Real Estate Q&A

Real Estate Q&A

After a home inspection found water damage to floors, the seller decided to replace most of the flooring in the house before the closing. But now, says the buyer, the laminate is bubbling, and the tile is losing large chunks of the grout.

Q: We purchased our home several years ago. The inspection found water damage to the floor, and the seller decided to replace most of the flooring in the house before closing. The laminate is now bubbling, and the tile is losing large chunks of the grout. We expect some issues in an older home but are concerned with all the problems popping up. What can we do?

— Jennifer

A: When you enter a purchase contract, you should always have a thorough inspection of the home you are going to buy.

Depending on the terms of your agreement, your seller may have the option to fix the problem, give you the funds to fix things at closing, or decline and allow you to cancel the deal.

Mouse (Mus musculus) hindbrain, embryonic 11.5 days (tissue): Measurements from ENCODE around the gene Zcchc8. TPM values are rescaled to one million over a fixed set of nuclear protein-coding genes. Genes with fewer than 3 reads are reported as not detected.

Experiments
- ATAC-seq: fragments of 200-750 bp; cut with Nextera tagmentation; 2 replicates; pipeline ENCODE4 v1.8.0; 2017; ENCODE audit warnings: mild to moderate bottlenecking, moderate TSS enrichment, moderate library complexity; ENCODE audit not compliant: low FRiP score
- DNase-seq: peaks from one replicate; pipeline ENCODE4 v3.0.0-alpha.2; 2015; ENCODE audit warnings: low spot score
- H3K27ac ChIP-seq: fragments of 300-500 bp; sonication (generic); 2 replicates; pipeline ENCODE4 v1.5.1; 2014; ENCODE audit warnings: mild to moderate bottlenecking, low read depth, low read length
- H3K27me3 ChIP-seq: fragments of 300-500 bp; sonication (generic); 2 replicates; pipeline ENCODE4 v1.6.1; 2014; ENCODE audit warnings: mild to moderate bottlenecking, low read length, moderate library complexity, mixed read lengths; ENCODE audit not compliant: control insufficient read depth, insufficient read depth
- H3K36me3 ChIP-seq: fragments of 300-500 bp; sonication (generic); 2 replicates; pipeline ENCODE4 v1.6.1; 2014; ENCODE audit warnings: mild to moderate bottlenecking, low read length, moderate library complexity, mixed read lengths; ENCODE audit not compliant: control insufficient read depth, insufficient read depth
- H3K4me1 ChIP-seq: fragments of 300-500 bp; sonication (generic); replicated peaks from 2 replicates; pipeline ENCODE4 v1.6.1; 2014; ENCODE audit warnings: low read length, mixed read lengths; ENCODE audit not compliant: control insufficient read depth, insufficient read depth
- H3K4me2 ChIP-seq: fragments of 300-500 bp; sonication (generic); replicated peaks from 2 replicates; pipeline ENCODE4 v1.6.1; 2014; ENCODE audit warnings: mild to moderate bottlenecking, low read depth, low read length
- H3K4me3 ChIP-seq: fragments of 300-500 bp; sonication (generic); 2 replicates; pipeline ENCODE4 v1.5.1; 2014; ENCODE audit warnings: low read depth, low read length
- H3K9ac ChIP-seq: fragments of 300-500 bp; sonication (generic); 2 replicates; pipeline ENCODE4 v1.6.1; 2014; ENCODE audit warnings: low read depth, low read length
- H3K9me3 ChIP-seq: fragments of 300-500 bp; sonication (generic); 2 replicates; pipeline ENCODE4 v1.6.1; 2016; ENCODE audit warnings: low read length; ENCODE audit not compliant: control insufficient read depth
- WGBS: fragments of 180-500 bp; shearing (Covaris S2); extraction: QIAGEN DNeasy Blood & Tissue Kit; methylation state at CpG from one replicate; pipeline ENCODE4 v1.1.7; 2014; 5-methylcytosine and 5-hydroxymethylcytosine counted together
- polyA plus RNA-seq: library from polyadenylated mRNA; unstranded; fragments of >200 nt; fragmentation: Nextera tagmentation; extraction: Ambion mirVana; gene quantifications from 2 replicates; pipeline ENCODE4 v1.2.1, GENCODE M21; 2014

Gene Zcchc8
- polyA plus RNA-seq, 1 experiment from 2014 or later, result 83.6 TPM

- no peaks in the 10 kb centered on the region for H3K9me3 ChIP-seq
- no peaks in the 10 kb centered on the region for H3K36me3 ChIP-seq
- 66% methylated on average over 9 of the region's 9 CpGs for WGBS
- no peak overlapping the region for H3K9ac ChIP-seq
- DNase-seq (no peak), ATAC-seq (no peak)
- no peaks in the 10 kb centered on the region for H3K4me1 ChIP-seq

For most issues, I recommend taking a credit against the purchase price and fixing it yourself. When we bought our home, our seller insisted on fixing the few problems that we identified, and they did a great job — real pride of ownership — but people like that are rare in my experience.

Typically, they will fix the issues for as little cost as possible. If the seller does insist on fixing the problem, as might be their right, you should have the repairs thoroughly inspected before the closing and make sure that any warranty will transfer to you.

Unless you can show that your seller hid something from you, such as a leaking floor that was not disclosed, you will have a hard time holding them responsible.

You should check to see if the repairs had a warranty and if it is transferrable to you. If you cannot find it, reach out to the seller and contractor for information.

If none of this works, and there were no hidden defects, you may need to make the repairs yourself.

I have also found that when things like this start to happen, it is better to get your home back in good shape sooner than later.

Waiting often causes a domino effect, making the eventual repair even more expensive.

Gary M. Singer is a Florida attorney and board-certified as an expert in real estate law by the Florida Bar.

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